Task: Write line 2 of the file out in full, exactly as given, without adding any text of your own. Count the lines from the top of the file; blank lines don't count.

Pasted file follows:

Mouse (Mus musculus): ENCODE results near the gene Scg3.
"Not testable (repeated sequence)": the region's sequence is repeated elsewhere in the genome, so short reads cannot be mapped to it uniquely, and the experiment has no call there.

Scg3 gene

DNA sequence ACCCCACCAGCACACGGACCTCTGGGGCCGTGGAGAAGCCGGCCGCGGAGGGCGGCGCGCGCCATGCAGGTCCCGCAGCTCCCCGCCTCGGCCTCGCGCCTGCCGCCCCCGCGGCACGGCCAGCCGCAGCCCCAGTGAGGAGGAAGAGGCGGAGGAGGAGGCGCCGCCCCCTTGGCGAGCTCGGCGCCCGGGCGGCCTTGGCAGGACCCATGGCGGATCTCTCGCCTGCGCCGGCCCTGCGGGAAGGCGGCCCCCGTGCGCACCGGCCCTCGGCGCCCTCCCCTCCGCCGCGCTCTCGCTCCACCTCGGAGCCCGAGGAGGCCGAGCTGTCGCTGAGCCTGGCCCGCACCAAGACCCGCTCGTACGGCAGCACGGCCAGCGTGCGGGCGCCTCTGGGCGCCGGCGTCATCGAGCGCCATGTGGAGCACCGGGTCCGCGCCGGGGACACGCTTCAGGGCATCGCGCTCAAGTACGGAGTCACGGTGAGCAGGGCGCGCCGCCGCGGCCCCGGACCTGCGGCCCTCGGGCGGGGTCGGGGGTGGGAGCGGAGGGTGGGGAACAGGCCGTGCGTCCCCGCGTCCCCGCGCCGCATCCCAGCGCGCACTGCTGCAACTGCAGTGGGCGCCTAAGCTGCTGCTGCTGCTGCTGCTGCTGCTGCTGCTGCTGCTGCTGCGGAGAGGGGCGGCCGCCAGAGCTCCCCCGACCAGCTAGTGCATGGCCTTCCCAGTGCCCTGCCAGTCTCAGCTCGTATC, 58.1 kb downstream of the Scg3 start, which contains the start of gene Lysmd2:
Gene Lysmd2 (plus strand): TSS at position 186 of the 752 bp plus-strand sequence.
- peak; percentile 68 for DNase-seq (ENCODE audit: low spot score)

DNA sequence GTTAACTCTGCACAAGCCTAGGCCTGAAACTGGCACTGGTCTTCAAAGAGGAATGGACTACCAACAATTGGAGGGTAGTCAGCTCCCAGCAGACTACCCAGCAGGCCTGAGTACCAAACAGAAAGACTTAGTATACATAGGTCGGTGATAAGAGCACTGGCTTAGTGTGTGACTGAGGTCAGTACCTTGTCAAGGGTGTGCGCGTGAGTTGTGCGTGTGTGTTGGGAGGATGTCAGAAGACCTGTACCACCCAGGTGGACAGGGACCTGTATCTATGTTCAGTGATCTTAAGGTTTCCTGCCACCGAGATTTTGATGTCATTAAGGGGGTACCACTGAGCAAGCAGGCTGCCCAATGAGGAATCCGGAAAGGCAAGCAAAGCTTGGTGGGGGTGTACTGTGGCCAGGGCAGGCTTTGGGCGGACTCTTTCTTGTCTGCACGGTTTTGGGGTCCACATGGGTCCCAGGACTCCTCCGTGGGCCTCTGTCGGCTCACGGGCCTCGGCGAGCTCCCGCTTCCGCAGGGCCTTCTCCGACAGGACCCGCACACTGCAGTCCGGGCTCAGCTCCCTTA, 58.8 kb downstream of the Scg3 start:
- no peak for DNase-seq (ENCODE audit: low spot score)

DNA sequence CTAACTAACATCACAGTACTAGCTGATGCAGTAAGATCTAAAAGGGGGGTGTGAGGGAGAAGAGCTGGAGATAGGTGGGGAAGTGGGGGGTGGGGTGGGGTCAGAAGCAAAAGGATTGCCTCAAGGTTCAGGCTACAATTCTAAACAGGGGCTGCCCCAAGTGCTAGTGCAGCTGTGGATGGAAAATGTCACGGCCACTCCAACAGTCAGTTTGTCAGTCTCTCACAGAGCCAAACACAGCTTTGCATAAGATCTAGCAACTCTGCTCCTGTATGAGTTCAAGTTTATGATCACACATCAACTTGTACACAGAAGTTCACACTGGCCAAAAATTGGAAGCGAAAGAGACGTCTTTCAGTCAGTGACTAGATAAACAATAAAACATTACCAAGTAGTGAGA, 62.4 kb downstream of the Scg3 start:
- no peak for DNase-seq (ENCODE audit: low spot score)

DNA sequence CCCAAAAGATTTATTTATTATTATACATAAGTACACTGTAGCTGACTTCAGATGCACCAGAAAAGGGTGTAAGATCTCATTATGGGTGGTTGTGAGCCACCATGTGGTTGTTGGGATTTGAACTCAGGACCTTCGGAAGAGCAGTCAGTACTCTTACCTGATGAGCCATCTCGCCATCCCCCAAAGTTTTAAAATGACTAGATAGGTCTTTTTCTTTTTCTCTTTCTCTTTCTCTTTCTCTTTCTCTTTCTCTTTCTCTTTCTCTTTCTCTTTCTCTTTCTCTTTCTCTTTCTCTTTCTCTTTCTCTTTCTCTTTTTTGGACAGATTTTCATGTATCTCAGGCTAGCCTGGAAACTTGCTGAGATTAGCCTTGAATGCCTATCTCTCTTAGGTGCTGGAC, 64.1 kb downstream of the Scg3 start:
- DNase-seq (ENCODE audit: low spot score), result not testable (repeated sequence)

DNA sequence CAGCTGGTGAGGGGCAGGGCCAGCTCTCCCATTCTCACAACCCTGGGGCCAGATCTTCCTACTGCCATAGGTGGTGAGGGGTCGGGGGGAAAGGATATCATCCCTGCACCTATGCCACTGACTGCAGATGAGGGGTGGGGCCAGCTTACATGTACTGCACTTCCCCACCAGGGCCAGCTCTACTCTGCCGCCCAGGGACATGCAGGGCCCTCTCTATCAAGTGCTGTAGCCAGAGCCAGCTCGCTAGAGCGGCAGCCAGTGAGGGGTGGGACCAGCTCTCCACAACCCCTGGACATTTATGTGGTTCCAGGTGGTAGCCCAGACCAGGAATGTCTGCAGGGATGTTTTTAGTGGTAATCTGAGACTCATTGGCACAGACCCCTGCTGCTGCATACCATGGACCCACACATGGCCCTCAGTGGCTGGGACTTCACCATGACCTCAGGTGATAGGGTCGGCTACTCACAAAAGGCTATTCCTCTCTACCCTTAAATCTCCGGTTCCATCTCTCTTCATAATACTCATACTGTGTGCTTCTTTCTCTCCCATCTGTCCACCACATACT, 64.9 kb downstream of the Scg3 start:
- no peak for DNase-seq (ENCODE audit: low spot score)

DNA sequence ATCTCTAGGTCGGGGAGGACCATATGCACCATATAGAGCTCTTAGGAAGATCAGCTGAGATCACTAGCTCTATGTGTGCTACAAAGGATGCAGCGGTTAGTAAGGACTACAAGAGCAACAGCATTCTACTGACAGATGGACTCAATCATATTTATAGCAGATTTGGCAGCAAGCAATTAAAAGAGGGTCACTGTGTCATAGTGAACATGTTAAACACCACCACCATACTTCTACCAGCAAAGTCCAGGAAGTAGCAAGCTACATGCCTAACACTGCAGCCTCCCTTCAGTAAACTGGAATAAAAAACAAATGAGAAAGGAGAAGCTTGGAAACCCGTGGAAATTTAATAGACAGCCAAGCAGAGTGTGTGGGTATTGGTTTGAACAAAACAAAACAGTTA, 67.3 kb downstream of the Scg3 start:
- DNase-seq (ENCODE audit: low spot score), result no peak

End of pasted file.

"Not testable (repeated sequence)": the region's sequence is repeated elsewhere in the genome, so short reads cannot be mapped to it uniquely, and the experiment has no call there.